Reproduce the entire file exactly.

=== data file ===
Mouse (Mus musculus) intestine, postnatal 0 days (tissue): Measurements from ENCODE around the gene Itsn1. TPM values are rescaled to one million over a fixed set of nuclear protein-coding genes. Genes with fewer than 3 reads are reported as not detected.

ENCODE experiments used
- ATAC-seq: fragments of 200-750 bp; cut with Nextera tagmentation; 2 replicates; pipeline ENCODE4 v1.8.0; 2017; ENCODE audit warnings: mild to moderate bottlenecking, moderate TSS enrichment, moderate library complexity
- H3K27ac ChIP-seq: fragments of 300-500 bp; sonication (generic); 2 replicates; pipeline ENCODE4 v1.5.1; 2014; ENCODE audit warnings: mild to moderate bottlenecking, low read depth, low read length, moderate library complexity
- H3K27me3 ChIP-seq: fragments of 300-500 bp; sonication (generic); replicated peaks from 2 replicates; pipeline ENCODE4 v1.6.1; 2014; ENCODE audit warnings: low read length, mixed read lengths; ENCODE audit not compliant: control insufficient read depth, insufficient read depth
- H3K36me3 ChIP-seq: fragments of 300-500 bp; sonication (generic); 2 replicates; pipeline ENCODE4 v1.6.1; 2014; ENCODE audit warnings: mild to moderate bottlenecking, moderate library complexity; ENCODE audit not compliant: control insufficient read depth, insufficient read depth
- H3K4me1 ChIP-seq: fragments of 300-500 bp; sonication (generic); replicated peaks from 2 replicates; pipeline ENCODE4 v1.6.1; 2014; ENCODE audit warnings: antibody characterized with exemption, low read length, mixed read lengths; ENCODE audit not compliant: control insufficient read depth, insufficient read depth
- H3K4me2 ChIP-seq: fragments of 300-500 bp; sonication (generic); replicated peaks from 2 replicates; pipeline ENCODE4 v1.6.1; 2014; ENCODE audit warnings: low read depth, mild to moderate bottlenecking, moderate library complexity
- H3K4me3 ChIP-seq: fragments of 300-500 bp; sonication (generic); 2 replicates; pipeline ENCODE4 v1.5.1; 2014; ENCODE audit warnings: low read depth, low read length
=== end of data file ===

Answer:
Mouse (Mus musculus) intestine, postnatal 0 days (tissue): Measurements from ENCODE around the gene Itsn1. TPM values are rescaled to one million over a fixed set of nuclear protein-coding genes. Genes with fewer than 3 reads are reported as not detected.

ENCODE experiments used
- ATAC-seq: fragments of 200-750 bp; cut with Nextera tagmentation; 2 replicates; pipeline ENCODE4 v1.8.0; 2017; ENCODE audit warnings: mild to moderate bottlenecking, moderate TSS enrichment, moderate library complexity
- H3K27ac ChIP-seq: fragments of 300-500 bp; sonication (generic); 2 replicates; pipeline ENCODE4 v1.5.1; 2014; ENCODE audit warnings: mild to moderate bottlenecking, low read depth, low read length, moderate library complexity
- H3K27me3 ChIP-seq: fragments of 300-500 bp; sonication (generic); replicated peaks from 2 replicates; pipeline ENCODE4 v1.6.1; 2014; ENCODE audit warnings: low read length, mixed read lengths; ENCODE audit not compliant: control insufficient read depth, insufficient read depth
- H3K36me3 ChIP-seq: fragments of 300-500 bp; sonication (generic); 2 replicates; pipeline ENCODE4 v1.6.1; 2014; ENCODE audit warnings: mild to moderate bottlenecking, moderate library complexity; ENCODE audit not compliant: control insufficient read depth, insufficient read depth
- H3K4me1 ChIP-seq: fragments of 300-500 bp; sonication (generic); replicated peaks from 2 replicates; pipeline ENCODE4 v1.6.1; 2014; ENCODE audit warnings: antibody characterized with exemption, low read length, mixed read lengths; ENCODE audit not compliant: control insufficient read depth, insufficient read depth
- H3K4me2 ChIP-seq: fragments of 300-500 bp; sonication (generic); replicated peaks from 2 replicates; pipeline ENCODE4 v1.6.1; 2014; ENCODE audit warnings: low read depth, mild to moderate bottlenecking, moderate library complexity
- H3K4me3 ChIP-seq: fragments of 300-500 bp; sonication (generic); 2 replicates; pipeline ENCODE4 v1.5.1; 2014; ENCODE audit warnings: low read depth, low read length